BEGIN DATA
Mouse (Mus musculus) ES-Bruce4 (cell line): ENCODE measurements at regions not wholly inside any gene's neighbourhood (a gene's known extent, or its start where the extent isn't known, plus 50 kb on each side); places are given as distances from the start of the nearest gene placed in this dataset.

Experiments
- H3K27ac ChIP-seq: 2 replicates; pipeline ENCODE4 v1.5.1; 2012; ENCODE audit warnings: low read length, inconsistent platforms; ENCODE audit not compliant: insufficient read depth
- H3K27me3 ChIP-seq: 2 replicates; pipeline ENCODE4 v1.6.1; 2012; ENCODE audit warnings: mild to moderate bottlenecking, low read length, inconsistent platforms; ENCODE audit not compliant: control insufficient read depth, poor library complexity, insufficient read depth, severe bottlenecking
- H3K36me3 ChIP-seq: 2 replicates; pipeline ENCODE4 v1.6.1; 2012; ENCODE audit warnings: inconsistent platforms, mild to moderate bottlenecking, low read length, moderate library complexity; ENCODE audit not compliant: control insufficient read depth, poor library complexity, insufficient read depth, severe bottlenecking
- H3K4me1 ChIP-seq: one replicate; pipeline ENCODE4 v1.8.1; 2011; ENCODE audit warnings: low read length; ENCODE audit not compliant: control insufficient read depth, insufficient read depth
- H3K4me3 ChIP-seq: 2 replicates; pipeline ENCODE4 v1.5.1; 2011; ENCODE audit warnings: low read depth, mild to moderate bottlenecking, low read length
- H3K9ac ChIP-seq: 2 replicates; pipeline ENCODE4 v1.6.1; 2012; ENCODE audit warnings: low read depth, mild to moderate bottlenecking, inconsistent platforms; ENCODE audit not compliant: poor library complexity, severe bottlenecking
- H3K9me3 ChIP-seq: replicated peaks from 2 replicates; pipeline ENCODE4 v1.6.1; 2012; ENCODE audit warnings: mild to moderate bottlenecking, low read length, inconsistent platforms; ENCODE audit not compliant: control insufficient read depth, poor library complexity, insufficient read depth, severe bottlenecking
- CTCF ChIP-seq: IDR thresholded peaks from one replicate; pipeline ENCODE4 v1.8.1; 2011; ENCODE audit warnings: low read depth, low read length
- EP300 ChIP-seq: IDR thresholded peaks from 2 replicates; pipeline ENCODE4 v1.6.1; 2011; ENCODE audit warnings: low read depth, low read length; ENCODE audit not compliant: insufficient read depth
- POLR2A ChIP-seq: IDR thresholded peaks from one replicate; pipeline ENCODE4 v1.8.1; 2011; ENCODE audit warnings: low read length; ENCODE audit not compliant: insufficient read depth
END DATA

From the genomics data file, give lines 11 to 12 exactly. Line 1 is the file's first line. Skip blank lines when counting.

- EP300 ChIP-seq: IDR thresholded peaks from 2 replicates; pipeline ENCODE4 v1.6.1; 2011; ENCODE audit warnings: low read depth, low read length; ENCODE audit not compliant: insufficient read depth
- POLR2A ChIP-seq: IDR thresholded peaks from one replicate; pipeline ENCODE4 v1.8.1; 2011; ENCODE audit warnings: low read length; ENCODE audit not compliant: insufficient read depth